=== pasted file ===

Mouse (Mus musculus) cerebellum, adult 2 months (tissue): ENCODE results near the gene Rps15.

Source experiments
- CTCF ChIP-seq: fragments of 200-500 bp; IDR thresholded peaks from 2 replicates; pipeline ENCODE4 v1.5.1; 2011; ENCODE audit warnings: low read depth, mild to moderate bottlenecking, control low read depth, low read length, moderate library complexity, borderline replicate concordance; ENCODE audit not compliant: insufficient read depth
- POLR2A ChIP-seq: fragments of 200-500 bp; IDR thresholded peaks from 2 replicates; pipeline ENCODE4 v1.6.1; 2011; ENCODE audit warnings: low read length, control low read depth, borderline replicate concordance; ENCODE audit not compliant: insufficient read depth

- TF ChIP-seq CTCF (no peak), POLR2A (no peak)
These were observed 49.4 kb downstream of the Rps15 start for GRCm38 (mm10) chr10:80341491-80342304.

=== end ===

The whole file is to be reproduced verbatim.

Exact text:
Mouse (Mus musculus) cerebellum, adult 2 months (tissue): ENCODE results near the gene Rps15.

Source experiments
- CTCF ChIP-seq: fragments of 200-500 bp; IDR thresholded peaks from 2 replicates; pipeline ENCODE4 v1.5.1; 2011; ENCODE audit warnings: low read depth, mild to moderate bottlenecking, control low read depth, low read length, moderate library complexity, borderline replicate concordance; ENCODE audit not compliant: insufficient read depth
- POLR2A ChIP-seq: fragments of 200-500 bp; IDR thresholded peaks from 2 replicates; pipeline ENCODE4 v1.6.1; 2011; ENCODE audit warnings: low read length, control low read depth, borderline replicate concordance; ENCODE audit not compliant: insufficient read depth

- TF ChIP-seq CTCF (no peak), POLR2A (no peak)
These were observed 49.4 kb downstream of the Rps15 start for GRCm38 (mm10) chr10:80341491-80342304.